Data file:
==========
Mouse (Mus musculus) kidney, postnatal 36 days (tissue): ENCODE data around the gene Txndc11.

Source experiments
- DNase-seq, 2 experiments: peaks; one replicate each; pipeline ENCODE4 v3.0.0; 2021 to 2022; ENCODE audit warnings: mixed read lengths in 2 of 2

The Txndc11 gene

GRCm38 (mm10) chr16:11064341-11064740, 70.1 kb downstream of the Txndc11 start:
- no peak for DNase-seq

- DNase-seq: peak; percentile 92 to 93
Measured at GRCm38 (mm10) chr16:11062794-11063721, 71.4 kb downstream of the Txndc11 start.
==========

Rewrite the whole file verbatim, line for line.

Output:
Mouse (Mus musculus) kidney, postnatal 36 days (tissue): ENCODE data around the gene Txndc11.

Source experiments
- DNase-seq, 2 experiments: peaks; one replicate each; pipeline ENCODE4 v3.0.0; 2021 to 2022; ENCODE audit warnings: mixed read lengths in 2 of 2

The Txndc11 gene

GRCm38 (mm10) chr16:11064341-11064740, 70.1 kb downstream of the Txndc11 start:
- no peak for DNase-seq

- DNase-seq: peak; percentile 92 to 93
Measured at GRCm38 (mm10) chr16:11062794-11063721, 71.4 kb downstream of the Txndc11 start.